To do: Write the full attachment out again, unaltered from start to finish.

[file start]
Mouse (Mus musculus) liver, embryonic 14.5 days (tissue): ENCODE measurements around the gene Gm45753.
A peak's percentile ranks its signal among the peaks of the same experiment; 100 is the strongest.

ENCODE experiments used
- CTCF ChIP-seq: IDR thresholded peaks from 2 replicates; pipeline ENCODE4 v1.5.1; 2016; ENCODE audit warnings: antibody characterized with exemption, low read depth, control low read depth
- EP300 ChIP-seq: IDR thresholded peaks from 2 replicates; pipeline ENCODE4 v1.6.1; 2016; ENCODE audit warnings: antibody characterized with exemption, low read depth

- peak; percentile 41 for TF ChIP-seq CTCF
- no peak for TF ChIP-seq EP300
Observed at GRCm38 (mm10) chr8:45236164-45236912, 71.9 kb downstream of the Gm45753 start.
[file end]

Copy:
Mouse (Mus musculus) liver, embryonic 14.5 days (tissue): ENCODE measurements around the gene Gm45753.
A peak's percentile ranks its signal among the peaks of the same experiment; 100 is the strongest.

ENCODE experiments used
- CTCF ChIP-seq: IDR thresholded peaks from 2 replicates; pipeline ENCODE4 v1.5.1; 2016; ENCODE audit warnings: antibody characterized with exemption, low read depth, control low read depth
- EP300 ChIP-seq: IDR thresholded peaks from 2 replicates; pipeline ENCODE4 v1.6.1; 2016; ENCODE audit warnings: antibody characterized with exemption, low read depth

- peak; percentile 41 for TF ChIP-seq CTCF
- no peak for TF ChIP-seq EP300
Observed at GRCm38 (mm10) chr8:45236164-45236912, 71.9 kb downstream of the Gm45753 start.